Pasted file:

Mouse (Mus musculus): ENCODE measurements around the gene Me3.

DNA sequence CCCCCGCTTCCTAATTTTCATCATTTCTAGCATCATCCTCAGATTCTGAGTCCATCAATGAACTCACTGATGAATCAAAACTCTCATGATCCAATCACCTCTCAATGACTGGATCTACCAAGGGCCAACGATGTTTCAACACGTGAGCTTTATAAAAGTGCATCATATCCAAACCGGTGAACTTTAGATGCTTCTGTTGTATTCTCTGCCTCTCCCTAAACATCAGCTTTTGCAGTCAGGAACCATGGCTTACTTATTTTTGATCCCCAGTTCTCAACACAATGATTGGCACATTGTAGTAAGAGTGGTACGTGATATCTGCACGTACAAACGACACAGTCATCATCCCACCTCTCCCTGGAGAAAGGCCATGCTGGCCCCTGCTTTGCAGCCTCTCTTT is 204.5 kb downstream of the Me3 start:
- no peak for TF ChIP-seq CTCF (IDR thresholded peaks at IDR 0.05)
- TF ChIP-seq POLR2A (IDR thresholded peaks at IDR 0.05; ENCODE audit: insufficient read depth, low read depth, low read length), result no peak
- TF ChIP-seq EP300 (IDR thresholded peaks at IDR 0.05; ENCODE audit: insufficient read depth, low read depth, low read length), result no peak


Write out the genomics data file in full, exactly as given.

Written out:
Mouse (Mus musculus): ENCODE measurements around the gene Me3.

DNA sequence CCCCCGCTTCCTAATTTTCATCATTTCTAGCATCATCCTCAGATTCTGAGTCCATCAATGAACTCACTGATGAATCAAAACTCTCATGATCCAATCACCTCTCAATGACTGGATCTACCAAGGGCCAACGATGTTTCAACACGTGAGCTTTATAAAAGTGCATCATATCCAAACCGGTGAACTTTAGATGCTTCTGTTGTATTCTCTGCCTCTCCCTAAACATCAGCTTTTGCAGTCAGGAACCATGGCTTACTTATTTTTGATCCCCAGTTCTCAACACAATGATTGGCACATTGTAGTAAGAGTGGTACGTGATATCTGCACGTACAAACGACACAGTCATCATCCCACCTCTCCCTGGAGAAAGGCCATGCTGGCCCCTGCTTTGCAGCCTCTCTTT is 204.5 kb downstream of the Me3 start:
- no peak for TF ChIP-seq CTCF (IDR thresholded peaks at IDR 0.05)
- TF ChIP-seq POLR2A (IDR thresholded peaks at IDR 0.05; ENCODE audit: insufficient read depth, low read depth, low read length), result no peak
- TF ChIP-seq EP300 (IDR thresholded peaks at IDR 0.05; ENCODE audit: insufficient read depth, low read depth, low read length), result no peak